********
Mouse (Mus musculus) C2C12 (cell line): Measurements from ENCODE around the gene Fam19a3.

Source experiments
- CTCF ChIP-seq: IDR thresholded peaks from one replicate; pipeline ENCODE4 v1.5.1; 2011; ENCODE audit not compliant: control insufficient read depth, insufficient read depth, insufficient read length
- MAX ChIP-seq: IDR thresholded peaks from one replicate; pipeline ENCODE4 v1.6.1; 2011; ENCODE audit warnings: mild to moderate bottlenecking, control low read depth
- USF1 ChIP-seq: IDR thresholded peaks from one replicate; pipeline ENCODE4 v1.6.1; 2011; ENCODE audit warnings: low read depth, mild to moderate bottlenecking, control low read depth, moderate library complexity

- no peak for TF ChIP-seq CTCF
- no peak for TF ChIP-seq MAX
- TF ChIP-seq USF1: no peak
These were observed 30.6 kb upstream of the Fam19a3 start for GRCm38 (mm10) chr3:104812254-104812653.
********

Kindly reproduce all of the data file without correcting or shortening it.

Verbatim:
Mouse (Mus musculus) C2C12 (cell line): Measurements from ENCODE around the gene Fam19a3.

Source experiments
- CTCF ChIP-seq: IDR thresholded peaks from one replicate; pipeline ENCODE4 v1.5.1; 2011; ENCODE audit not compliant: control insufficient read depth, insufficient read depth, insufficient read length
- MAX ChIP-seq: IDR thresholded peaks from one replicate; pipeline ENCODE4 v1.6.1; 2011; ENCODE audit warnings: mild to moderate bottlenecking, control low read depth
- USF1 ChIP-seq: IDR thresholded peaks from one replicate; pipeline ENCODE4 v1.6.1; 2011; ENCODE audit warnings: low read depth, mild to moderate bottlenecking, control low read depth, moderate library complexity

- no peak for TF ChIP-seq CTCF
- no peak for TF ChIP-seq MAX
- TF ChIP-seq USF1: no peak
These were observed 30.6 kb upstream of the Fam19a3 start for GRCm38 (mm10) chr3:104812254-104812653.